#4. The point of Swing Left is to harness the talents of people who don’t live in a swing district, and use those talents where they will do most good. It’s good sense: it’s also radically strange.
In 1952, a law student named Abner Mikvah stopped into his local Democratic Party office to volunteer to work for Adlai Stevenson and Paul Douglas. “Who sent ya?” asked the ward boss in charge.
“Nobody sent me,” Abner replied.
“Well, we don’t want nobody that nobody sent.” (Mikvah would eventually become a legendary Illinois Congressman, judge, and White House Counsel.)
This story is baked into the Democrats’ DNA. It actually made sense once: the typical law student was Republican, back at the turn of the 20th century. So were the lawyers, the doctors, the ministers, the university professors. If it mattered whether your shirt was clean, you were probably a Republican. Democratic volunteers were stevedores, horsemen, plumbers. Good men (they were mostly men, back then), strong men, men you would want at your side in a dark alley when the Pinkertons were closing in. But not educated men or sophisticated men, or men of rare talents: if you turned away one volunteer, you could find another just as good walking down the street.
That’s not our world, not now. If you have an advanced degree now, you’re likely a Democrat. Still, we worry about impostors, and we worry about volunteers who are just going to barge in and muck stuff up.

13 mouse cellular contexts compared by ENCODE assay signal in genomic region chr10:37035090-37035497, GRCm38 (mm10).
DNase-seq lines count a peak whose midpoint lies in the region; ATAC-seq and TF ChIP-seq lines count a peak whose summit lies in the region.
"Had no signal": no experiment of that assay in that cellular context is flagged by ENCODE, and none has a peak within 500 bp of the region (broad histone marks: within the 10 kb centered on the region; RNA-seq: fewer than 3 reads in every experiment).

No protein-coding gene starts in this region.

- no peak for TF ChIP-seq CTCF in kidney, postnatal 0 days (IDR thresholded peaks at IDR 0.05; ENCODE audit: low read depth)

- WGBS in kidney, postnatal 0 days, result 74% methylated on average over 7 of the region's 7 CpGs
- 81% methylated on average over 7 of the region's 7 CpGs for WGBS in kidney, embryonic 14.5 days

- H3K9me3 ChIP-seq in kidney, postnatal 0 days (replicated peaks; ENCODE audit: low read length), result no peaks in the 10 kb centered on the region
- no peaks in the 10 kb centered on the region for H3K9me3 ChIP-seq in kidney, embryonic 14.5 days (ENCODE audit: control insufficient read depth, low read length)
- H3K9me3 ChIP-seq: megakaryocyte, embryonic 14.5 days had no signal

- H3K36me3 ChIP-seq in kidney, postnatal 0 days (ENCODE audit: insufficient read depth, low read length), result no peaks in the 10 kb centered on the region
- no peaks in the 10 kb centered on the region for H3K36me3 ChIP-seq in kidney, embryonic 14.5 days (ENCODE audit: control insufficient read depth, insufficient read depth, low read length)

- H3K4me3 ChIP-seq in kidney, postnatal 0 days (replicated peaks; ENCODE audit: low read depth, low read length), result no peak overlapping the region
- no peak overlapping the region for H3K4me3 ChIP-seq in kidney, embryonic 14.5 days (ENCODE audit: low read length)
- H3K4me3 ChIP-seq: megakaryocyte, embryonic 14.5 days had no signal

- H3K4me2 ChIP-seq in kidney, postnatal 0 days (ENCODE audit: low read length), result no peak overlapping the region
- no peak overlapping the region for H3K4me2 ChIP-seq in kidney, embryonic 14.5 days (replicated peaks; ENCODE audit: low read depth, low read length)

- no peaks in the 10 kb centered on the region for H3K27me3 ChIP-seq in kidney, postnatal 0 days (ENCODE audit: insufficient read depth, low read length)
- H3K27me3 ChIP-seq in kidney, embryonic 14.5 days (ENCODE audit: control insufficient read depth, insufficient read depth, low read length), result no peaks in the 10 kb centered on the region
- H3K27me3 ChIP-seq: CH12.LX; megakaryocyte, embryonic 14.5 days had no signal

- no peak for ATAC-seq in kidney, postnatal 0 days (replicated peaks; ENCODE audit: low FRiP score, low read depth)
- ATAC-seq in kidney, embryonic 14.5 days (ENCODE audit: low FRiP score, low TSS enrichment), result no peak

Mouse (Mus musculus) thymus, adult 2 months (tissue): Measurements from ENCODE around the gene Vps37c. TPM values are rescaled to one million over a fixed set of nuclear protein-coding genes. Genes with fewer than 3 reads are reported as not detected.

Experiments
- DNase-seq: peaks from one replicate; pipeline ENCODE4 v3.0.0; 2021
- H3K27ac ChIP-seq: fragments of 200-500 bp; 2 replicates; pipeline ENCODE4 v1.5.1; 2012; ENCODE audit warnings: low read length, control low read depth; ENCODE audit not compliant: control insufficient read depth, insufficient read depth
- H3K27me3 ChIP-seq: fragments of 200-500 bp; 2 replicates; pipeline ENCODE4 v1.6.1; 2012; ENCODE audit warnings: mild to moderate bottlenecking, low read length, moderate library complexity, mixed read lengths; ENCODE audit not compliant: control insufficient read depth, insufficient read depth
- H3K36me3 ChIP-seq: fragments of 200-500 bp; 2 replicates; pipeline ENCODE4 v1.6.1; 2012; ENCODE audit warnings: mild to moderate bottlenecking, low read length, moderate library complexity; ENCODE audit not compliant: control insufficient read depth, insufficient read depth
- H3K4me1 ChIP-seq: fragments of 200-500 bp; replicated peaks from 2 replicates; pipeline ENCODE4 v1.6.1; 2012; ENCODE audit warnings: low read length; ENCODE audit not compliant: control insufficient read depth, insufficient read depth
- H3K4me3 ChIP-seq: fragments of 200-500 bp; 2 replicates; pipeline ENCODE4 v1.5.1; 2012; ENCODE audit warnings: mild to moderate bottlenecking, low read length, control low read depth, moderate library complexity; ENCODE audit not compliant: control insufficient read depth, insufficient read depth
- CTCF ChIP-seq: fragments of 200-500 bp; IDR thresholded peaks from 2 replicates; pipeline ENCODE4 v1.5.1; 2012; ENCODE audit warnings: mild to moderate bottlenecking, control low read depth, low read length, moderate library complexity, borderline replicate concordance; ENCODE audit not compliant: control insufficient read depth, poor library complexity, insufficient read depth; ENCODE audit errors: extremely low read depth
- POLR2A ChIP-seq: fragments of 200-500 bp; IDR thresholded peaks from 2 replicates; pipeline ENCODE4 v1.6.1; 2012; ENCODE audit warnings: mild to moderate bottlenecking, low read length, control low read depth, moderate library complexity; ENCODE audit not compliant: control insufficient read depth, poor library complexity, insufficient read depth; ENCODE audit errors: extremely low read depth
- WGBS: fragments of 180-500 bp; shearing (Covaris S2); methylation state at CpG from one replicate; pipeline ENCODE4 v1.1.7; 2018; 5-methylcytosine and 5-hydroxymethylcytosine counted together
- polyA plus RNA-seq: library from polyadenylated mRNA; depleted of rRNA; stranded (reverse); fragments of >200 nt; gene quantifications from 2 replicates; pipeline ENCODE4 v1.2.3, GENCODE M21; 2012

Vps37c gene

I’m finding that a big part of my job as regional coordinator, at least in all these meetings with party officials, is assuring people that we’re really here to help and that we won’t break their china. This shouldn’t be as hard as it is. I mean, look at me: I’m obviously not running for office, or bucking for a job with the party, or anything like that. We’ve got people who are dying to help, just as soon as the Party decides who to endorse. (That’ll be settled this Tuesday!)
One problem, of course, is the memory of past organizations that tried to split or wreck the party: Reds, Dixiecrats, George Wallace, Yippees, or whatever Democratic goblin haunts you. Schism is a worry. Then again, imagine a world in which Hubert H. Humphrey, Minnesota’s greatest politician, found the strength in 1968 to give one more great speech at the risk of splitting the party a second time: we might have been spared Nixon and Reagan and Trump, and George H. W. Bush and John McCain might have gone down in history as honorable heirs to Ike rather than the poltroons they became.
What do we do about these talented volunteers? It’s silly to send everyone out to knock the same doors, just because door knocks are objectively measurable and we still believe in management by objectives. Some people are good at knocking doors. Some aren’t. Some people have different talents. For example, today’s mail brought a skilled ASL interpreter, eager to accompany candidates on the stump. On message and useful! Most Congressional campaigns would dismiss the idea as a costly extra, but here’s a volunteer! Not without risks, admittedly. Not equally useful all the time; lots of stumping in a Congressional race involves a tiny audience and what are the odds? Still, it’s worth a try.
After a breakfast meeting in Duluth, I drove 120 (gorgeous) miles to Grand Marais for lunch with a bunch of brilliant local activists, an extremely insightful crew who were not hiding their talents or their opinions. The best local briefing I’ve had in my (admittedly short) career.
Then back to Carlton MN for the annual Chili Bakeoff, which should be an inspiration to the Malden Dems. But I bollixed the dates: no chili today! (Google and Apple Maps each have a different idea of where the chili bakeoff will be when it will be, but both are about a mile wrong. In different directions. Fortunately, one of the erroneous places is a house occupied by Good Democrat-Farmer-Labor supporters.)